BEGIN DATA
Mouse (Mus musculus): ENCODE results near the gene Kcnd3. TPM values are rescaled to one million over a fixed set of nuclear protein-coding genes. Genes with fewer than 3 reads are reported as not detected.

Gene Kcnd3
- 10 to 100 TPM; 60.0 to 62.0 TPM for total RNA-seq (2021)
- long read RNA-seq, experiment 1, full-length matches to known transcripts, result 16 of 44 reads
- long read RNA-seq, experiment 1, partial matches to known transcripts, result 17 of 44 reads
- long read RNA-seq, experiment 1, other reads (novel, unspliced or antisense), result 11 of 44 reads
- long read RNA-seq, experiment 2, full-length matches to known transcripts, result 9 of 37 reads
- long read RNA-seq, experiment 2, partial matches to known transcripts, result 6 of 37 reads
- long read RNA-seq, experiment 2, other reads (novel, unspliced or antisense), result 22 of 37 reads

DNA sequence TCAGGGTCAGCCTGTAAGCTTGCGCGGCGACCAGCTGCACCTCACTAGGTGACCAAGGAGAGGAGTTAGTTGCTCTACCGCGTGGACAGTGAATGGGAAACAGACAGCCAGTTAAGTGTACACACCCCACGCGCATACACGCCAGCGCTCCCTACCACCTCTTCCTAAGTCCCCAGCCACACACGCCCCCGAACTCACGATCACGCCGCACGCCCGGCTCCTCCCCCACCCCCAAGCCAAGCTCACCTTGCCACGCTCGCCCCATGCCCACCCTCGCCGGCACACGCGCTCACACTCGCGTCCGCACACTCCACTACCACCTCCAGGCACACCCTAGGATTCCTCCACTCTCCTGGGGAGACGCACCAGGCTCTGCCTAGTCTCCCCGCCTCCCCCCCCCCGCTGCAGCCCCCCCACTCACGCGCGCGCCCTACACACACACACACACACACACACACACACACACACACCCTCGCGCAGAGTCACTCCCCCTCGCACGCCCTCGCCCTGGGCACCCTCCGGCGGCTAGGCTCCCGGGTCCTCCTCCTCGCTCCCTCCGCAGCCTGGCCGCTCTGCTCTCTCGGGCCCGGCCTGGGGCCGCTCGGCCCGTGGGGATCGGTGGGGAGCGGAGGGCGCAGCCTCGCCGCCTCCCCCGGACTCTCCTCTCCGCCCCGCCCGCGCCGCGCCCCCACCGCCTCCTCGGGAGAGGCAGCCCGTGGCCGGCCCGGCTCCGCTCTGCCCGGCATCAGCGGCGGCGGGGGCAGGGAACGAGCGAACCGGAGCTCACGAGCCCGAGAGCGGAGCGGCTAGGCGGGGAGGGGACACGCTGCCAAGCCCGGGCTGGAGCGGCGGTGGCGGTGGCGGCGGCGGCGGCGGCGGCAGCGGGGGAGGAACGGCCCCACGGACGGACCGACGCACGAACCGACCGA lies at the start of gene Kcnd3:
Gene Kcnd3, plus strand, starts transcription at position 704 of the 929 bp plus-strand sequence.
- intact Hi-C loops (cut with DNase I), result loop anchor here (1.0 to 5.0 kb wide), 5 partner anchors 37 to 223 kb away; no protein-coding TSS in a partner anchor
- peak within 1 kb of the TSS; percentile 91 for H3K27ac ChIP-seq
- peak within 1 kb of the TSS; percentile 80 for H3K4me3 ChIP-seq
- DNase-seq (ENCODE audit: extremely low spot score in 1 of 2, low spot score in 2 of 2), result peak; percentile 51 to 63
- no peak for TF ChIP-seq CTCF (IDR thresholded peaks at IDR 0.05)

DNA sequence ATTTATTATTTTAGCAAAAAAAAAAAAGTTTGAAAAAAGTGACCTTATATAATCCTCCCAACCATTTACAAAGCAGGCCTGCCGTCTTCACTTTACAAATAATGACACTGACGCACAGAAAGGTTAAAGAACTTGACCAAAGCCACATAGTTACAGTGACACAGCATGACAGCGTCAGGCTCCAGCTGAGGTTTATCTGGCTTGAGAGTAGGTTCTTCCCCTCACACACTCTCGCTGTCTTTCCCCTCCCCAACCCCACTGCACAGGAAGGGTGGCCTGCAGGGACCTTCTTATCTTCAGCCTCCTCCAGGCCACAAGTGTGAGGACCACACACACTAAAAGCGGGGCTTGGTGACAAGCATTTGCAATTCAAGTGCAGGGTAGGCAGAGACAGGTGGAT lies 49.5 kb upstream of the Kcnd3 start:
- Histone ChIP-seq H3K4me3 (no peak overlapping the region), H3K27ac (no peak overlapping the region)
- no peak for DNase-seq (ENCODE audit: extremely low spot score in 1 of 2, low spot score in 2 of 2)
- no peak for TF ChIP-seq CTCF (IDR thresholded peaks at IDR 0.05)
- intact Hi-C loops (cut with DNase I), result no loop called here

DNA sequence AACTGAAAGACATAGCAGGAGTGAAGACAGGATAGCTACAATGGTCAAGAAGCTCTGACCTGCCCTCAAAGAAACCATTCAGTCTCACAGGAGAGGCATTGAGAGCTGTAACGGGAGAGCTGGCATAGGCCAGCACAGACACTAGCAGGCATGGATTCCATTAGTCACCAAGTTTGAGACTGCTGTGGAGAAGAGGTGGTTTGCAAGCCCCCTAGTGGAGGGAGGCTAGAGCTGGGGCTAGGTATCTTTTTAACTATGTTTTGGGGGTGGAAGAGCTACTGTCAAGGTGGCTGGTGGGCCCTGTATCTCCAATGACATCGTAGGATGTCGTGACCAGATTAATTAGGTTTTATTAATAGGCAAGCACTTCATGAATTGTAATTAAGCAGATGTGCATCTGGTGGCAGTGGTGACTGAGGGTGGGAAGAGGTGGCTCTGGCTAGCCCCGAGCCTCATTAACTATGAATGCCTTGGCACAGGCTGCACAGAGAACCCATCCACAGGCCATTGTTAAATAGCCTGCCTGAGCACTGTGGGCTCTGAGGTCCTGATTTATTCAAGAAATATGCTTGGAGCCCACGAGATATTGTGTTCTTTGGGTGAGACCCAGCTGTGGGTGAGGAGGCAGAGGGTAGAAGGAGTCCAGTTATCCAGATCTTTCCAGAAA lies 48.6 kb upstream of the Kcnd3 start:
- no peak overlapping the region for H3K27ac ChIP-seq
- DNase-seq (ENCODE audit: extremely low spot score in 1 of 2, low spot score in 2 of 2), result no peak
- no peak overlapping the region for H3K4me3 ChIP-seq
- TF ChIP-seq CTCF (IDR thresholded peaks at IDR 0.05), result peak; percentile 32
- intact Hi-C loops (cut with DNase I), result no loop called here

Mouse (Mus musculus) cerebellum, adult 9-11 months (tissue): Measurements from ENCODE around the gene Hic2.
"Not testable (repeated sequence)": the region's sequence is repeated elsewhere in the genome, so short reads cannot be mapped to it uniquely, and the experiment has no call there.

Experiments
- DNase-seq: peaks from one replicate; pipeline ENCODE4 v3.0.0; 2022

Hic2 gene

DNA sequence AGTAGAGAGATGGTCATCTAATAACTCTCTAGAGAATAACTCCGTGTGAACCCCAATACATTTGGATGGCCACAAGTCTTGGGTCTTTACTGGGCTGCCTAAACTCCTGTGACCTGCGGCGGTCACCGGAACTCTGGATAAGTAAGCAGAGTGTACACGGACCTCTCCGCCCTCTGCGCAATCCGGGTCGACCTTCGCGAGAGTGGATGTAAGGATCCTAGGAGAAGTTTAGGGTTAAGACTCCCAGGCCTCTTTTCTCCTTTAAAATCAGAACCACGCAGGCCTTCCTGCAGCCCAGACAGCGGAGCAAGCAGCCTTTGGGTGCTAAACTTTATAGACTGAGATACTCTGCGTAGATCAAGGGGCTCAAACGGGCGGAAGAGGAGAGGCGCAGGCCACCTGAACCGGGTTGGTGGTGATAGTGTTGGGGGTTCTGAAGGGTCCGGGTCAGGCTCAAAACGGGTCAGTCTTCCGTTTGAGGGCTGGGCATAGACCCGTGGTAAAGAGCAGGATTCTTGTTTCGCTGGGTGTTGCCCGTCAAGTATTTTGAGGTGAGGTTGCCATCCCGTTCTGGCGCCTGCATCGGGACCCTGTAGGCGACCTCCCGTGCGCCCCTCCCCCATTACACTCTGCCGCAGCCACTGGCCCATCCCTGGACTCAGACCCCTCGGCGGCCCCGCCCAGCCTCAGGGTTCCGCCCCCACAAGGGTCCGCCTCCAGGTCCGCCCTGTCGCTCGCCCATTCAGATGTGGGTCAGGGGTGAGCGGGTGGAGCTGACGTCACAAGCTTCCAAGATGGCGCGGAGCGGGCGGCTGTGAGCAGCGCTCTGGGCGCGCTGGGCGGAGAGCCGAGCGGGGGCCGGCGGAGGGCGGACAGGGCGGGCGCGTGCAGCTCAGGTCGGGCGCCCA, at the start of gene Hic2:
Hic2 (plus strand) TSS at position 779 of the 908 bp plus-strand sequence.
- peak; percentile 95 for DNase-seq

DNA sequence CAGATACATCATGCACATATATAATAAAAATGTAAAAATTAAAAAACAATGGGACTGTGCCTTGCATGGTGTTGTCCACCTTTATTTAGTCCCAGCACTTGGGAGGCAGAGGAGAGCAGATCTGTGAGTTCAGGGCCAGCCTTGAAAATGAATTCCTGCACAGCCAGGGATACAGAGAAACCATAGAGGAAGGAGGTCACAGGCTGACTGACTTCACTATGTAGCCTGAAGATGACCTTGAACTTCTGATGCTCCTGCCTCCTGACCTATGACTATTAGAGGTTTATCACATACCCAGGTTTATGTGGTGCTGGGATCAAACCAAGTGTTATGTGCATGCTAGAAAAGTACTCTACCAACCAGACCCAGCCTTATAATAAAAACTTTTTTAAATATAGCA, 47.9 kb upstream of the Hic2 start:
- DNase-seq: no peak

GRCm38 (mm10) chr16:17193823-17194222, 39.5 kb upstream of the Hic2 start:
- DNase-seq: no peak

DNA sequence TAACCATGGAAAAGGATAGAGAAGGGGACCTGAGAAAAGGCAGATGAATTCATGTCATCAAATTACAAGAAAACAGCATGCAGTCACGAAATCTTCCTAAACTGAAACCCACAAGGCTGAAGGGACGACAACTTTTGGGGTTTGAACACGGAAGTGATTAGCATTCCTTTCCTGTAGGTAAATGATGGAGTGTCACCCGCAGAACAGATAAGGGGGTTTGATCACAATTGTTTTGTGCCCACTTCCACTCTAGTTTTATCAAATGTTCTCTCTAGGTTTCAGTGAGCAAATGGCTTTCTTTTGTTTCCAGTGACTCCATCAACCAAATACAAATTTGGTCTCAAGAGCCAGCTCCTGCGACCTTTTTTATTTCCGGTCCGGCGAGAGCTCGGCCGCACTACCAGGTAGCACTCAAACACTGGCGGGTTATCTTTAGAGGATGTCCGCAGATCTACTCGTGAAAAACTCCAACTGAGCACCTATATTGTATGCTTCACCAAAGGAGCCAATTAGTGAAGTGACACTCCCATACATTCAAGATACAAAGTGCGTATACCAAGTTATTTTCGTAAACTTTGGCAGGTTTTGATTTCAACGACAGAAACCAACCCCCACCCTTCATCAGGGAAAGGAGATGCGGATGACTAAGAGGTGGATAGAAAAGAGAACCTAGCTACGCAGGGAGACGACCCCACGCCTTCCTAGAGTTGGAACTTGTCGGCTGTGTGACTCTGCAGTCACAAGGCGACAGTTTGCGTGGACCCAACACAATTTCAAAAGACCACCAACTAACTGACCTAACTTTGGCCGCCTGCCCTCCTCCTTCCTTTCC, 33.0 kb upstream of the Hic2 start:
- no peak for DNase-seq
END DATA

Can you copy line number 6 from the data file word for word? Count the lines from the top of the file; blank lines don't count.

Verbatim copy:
- long read RNA-seq, experiment 1, other reads (novel, unspliced or antisense), result 11 of 44 reads